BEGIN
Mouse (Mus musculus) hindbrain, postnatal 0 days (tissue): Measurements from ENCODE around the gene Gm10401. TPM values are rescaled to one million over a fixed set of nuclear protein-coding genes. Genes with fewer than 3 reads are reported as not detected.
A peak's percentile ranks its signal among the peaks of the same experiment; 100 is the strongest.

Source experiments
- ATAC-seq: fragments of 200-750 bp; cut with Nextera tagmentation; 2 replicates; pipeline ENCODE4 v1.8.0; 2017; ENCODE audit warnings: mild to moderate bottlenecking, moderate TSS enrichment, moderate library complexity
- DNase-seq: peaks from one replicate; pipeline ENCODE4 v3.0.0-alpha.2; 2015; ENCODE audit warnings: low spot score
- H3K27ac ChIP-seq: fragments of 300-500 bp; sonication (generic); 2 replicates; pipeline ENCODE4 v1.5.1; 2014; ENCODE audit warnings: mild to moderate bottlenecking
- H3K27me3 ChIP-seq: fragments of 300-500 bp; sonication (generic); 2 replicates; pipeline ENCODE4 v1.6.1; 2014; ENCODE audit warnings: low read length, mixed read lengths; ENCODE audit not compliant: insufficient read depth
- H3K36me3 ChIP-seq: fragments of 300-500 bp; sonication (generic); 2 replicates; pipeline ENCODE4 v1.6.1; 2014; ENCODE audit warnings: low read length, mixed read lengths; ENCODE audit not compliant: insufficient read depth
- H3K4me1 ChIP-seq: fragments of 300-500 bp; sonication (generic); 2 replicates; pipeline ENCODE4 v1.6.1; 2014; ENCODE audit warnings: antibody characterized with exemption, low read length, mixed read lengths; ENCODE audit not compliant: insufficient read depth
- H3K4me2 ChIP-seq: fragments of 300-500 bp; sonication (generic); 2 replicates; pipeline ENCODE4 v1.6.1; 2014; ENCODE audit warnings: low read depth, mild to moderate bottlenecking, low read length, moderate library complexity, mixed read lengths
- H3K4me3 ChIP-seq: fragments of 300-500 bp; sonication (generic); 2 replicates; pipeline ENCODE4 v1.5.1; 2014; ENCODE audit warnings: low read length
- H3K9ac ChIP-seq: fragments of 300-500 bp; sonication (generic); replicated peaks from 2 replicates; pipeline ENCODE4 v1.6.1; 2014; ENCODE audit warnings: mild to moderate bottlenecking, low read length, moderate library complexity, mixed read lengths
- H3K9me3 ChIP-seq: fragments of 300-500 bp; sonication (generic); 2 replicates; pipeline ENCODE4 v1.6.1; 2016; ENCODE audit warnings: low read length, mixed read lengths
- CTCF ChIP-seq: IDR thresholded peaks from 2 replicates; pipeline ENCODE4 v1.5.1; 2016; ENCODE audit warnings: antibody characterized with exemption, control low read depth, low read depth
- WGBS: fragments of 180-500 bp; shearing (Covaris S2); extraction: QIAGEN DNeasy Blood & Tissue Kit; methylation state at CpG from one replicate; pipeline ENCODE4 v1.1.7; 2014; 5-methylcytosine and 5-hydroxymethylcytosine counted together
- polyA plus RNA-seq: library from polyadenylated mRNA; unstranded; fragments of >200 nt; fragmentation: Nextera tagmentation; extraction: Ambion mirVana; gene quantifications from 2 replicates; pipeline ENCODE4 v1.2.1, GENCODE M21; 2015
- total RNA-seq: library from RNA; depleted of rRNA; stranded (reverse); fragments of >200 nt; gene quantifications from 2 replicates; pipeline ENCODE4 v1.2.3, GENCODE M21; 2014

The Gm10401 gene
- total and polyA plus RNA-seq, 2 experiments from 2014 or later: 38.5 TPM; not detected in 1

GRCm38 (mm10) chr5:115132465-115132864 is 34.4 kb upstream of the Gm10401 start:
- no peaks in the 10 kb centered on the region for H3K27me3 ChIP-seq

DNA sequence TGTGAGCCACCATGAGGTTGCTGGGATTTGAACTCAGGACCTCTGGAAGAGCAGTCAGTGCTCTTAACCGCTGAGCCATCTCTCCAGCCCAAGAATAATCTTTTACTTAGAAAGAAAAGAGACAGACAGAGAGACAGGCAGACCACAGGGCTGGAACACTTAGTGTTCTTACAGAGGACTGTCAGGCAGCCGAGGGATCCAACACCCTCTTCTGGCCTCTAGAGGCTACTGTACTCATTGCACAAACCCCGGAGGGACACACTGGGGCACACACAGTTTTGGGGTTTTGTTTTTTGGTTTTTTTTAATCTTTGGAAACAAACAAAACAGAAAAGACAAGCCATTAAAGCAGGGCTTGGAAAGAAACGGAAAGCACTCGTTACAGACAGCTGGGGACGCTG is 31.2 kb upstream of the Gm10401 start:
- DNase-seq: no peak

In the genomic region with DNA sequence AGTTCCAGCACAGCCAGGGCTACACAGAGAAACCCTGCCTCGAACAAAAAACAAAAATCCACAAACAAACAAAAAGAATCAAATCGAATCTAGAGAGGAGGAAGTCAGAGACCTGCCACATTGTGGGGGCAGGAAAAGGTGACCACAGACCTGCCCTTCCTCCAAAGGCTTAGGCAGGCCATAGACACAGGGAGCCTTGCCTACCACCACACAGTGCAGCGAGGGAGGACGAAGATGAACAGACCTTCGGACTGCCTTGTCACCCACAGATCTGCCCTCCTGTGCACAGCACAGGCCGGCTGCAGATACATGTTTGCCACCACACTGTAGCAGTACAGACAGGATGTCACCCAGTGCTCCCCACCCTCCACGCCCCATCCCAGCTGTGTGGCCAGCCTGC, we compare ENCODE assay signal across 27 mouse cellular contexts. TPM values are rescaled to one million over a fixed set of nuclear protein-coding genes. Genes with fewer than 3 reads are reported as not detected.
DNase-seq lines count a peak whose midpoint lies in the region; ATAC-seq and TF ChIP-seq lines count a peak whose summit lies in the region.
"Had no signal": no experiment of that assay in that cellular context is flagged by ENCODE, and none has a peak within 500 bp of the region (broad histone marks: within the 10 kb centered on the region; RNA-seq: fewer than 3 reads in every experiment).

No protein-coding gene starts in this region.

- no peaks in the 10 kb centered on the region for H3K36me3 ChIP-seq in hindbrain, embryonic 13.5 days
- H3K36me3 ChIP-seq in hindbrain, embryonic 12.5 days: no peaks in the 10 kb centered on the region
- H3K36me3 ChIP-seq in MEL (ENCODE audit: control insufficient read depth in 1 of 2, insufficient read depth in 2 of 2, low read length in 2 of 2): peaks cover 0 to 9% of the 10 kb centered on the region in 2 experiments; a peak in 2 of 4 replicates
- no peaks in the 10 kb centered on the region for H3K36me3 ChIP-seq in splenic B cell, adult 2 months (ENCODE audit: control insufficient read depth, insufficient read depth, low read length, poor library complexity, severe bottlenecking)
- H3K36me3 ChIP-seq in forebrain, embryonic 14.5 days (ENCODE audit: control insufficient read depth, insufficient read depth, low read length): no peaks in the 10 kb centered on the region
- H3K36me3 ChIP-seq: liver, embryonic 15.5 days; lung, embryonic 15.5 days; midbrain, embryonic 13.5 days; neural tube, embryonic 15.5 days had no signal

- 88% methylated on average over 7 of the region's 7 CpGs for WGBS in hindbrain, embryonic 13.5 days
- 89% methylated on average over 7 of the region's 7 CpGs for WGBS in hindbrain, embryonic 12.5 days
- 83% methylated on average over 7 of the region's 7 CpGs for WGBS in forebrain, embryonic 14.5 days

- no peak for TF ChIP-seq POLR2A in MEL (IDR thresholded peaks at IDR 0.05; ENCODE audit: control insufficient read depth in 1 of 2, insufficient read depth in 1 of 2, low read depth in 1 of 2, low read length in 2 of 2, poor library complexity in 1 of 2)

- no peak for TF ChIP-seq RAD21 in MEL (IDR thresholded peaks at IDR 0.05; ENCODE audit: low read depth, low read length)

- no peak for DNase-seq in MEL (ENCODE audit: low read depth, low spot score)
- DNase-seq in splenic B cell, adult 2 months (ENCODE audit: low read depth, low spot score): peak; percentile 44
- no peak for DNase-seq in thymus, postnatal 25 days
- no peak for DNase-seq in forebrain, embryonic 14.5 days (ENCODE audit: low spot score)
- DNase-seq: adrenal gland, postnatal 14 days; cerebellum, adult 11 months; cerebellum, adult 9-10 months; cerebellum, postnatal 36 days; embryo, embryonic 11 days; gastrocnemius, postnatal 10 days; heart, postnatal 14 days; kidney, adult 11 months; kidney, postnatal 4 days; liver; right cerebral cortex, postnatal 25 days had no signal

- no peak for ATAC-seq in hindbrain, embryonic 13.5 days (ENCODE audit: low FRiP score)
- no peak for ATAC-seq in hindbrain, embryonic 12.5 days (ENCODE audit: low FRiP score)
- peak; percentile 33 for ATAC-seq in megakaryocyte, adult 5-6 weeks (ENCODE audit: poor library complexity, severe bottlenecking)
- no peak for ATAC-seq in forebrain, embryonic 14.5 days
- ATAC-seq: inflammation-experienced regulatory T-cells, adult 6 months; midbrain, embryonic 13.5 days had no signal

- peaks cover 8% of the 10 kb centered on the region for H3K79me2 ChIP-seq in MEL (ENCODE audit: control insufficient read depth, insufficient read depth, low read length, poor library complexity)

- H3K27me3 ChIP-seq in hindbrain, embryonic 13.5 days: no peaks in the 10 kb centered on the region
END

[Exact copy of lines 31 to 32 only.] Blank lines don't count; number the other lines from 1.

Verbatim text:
- no peaks in the 10 kb centered on the region for H3K36me3 ChIP-seq in splenic B cell, adult 2 months (ENCODE audit: control insufficient read depth, insufficient read depth, low read length, poor library complexity, severe bottlenecking)
- H3K36me3 ChIP-seq in forebrain, embryonic 14.5 days (ENCODE audit: control insufficient read depth, insufficient read depth, low read length): no peaks in the 10 kb centered on the region